Green business program launches
The Village of Patchogue recently launched the first-of-its-kind Green Business Program as a voluntary initiative for all businesses within the village. According to trustee and Protecting the Environment of Patchogue chair Joseph Keyes, the program was designed to showcase environmentally friendly businesses for becoming sustainable leaders.
“The idea was to stay away from another mandate,” said Keyes, referencing the village’s ban on single-use plastic bags in 2016 and then Styrofoam earlier this year. “Instead, we want to try to change people’s mindset and hopefully have businesses want to join.”
Of the first to sign up were the BrickHouse and Blue Point breweries.
“It really was no surprise that the BrickHouse was one of the first,” said Keyes, explaining that BrickHouse was also the first restaurant to recycle their spent grains through Brookhaven Town’s Brew to Moo program last year. “They were also one of the first restaurants to take a chance on Main Street right after the theatre opened.”
BrickHouse Brewery opened on Main Street in Patchogue in 1996. Since then, co-owner George Hoag said they have been at the forefront of environmental measures, jumping on board with the plastic bag and Styrofoam bans, recycling cardboard, installing LED lighting, and now banning plastic straws and looking into how to recycle food waste.
“We just thought this was a great idea,” he said as to why he signed up. “We are looking into more green initiatives and just trying to do everything we can.”
Guidelines for those who enroll include using plastic alternatives for straws, cups and utensils, proper cooking oil waste removal, LED lighting and more. Basically, Keyes said businesses can put as much into the program as they want to after meeting criteria based off a point system. He also said though restaurants can rack up the most points with the largest footprint, any village business is encouraged to join.
According to David Kennedy, executive director of the Greater Patchogue Chamber of Commerce, the village currently has about 300 businesses, of which 30 to 40 percent are restaurants.
“I think it’s a great initiative. Patchogue is a community on the waterfront and I feel we are on the front lines and need to be more aware,” he said of the program. “All businesses should learn a few tips on how to be a little more green, and once we start to see how much attention these businesses are getting, more businesses will want to participate.”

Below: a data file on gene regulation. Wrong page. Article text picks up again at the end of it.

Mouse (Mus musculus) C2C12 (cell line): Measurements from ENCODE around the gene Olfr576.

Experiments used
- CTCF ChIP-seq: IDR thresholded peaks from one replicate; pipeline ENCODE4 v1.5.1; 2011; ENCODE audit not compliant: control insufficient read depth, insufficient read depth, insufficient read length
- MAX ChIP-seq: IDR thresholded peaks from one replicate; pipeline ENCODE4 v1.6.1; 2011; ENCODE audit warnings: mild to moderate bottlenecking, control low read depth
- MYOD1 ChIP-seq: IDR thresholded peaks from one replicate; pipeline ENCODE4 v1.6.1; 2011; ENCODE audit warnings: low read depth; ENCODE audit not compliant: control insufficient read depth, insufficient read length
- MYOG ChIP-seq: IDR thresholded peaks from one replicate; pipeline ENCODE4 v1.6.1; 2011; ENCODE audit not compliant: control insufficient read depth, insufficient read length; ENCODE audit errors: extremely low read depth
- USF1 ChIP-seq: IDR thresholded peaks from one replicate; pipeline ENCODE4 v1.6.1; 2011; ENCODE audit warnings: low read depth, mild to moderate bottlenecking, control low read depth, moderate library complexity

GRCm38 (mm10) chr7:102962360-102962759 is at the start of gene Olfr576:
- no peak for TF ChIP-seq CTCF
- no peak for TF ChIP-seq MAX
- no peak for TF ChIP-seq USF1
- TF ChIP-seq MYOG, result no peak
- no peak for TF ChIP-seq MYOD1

PEP, the committee charged with implementing the program, lists the following benefits of the program: green business decal for establishment’s window, permission to use logo on any business promotion, recognition on village’s website, establishment of an environmental leader on PEP’s social media pages, networking opportunities, and access to resources including environmental education, sustainable products and cost savings.
Applications for the program are currently available on the village’s website. Upon completion of the application, a scheduled site visit with a PEP committee member will be conducted. The establishment will visually demonstrate compliance to the PEP committee members, which will determine program acceptance. VOPGB membership will then give the establishment a two-year term membership. The PEP committee will review if a renewal site visit is necessary.
If successful, PEP will expand the program to residences using the acronym GREEN (Green Resolution for Environmentally Efficient Neighborhoods) in the future. The program, Keyes said, was modeled after a New York State initiative found online, however, he could not find anyone implementing it yet.
Businesses interested in enrolling can get more info by emailing email@example.com or firstname.lastname@example.org.
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